Assignment in contracts

If an assignment-consent provision requires that consent not be unreasonably withheld , then failure to obtain consent to a reasonable assignment would not be a material breach, according to the court in Hess Energy Inc. v. Lightning Oil Co. , No. 01-1582 (4th Cir. Jan. 18, 2002) (reversing summary judgment). In that case, the agreement was a natural-gas supply contract. The customer was acquired by a larger company, after which the larger company took over some of the contract administration responsibilities such as payment of the vendor’s invoices. The vendor, seeking to sell its gas to someone else at a higher price, sent a notice of termination, on grounds that the customer had “assigned” the agreement to its new parent company, in violation of the contract’s assignment-consent provision. The appeals court held that, even if the customer had indeed assigned the contract (a point on which it expressed considerable doubt) without consent, the resulting breach of the agreement was not material, and therefore the vendor did not have the right to terminate the contract. Share this:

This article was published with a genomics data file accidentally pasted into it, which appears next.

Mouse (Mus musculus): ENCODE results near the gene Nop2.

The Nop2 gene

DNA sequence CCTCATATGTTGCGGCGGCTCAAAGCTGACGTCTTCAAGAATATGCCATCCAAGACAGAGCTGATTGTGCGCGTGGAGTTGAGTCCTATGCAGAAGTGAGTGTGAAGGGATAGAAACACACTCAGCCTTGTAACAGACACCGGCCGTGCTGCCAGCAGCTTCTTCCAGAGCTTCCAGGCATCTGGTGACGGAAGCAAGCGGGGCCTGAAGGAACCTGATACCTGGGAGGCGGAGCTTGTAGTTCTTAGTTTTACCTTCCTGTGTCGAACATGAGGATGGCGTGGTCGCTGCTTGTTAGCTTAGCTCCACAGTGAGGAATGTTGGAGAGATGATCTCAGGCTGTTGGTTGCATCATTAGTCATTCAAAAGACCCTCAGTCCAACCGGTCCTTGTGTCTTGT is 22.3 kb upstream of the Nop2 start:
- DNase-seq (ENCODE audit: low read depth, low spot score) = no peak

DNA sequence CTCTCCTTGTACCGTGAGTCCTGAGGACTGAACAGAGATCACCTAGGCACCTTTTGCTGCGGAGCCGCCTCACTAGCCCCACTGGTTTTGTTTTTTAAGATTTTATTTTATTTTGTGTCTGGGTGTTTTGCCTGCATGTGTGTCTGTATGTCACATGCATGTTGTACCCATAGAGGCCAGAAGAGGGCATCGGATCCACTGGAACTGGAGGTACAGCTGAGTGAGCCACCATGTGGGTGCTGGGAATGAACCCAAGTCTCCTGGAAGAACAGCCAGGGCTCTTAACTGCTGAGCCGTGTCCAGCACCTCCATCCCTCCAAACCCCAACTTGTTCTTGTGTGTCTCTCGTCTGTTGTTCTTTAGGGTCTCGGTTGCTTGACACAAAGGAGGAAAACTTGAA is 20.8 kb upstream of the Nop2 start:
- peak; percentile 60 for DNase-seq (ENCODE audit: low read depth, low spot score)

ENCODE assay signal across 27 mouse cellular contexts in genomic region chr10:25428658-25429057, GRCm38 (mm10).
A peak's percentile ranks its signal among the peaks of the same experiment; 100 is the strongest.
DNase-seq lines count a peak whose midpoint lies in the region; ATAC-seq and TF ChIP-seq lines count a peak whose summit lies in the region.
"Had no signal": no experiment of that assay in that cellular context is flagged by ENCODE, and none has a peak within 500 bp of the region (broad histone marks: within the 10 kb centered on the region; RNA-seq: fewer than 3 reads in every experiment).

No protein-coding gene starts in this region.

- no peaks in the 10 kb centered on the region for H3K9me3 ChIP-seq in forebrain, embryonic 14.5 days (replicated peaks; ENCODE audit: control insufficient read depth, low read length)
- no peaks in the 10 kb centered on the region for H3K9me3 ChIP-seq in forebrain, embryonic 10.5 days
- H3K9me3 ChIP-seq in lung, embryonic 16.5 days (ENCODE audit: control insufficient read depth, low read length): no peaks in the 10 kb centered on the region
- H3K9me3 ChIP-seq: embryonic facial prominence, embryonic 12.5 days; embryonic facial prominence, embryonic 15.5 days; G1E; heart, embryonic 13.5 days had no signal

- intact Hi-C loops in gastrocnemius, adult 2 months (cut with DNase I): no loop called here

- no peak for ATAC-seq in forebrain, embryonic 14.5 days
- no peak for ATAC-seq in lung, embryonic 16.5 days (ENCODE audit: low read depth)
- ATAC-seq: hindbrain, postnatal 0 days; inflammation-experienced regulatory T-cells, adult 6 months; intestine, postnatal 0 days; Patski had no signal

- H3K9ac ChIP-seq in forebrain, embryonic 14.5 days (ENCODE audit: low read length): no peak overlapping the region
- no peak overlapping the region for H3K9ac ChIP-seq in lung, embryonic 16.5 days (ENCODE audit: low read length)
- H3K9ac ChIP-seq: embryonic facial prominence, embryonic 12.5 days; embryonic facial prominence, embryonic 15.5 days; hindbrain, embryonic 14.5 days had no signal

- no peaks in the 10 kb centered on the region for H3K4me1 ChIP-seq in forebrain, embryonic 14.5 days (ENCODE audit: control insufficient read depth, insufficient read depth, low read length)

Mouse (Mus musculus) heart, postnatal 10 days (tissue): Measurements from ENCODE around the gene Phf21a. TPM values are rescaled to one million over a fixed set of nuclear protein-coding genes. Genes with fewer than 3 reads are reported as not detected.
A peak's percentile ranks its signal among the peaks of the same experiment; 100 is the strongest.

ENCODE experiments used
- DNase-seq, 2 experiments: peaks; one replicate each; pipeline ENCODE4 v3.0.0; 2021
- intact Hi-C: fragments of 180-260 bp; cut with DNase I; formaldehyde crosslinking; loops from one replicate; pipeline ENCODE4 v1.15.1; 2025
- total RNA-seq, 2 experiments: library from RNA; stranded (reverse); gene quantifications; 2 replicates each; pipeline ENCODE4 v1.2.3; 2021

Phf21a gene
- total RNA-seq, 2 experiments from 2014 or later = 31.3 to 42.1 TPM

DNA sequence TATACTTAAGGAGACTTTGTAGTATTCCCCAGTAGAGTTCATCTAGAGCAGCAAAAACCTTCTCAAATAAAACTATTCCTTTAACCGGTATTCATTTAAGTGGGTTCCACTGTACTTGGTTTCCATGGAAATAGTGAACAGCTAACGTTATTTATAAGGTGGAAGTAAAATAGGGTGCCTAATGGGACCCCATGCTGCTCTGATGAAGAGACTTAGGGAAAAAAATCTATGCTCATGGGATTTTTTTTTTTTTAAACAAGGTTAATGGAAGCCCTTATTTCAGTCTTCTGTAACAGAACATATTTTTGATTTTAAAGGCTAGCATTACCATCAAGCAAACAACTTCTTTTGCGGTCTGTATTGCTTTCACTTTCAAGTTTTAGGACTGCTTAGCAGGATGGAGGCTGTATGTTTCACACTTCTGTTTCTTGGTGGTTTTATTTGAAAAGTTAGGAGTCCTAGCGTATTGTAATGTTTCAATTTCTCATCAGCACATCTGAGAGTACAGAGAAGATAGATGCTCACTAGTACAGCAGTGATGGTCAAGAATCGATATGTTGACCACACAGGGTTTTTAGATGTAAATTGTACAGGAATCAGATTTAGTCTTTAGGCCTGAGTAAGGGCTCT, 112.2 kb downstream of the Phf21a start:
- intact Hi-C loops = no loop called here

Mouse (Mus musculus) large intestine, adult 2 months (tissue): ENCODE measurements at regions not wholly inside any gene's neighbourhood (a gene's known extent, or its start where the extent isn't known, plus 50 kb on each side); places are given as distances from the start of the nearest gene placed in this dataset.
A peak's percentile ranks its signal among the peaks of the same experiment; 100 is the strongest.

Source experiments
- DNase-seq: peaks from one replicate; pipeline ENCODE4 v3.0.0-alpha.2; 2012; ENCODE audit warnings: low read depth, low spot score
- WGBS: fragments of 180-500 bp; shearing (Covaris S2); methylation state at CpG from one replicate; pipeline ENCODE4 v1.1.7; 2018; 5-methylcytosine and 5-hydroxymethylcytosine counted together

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Assignment in contracts

assignment in contracts

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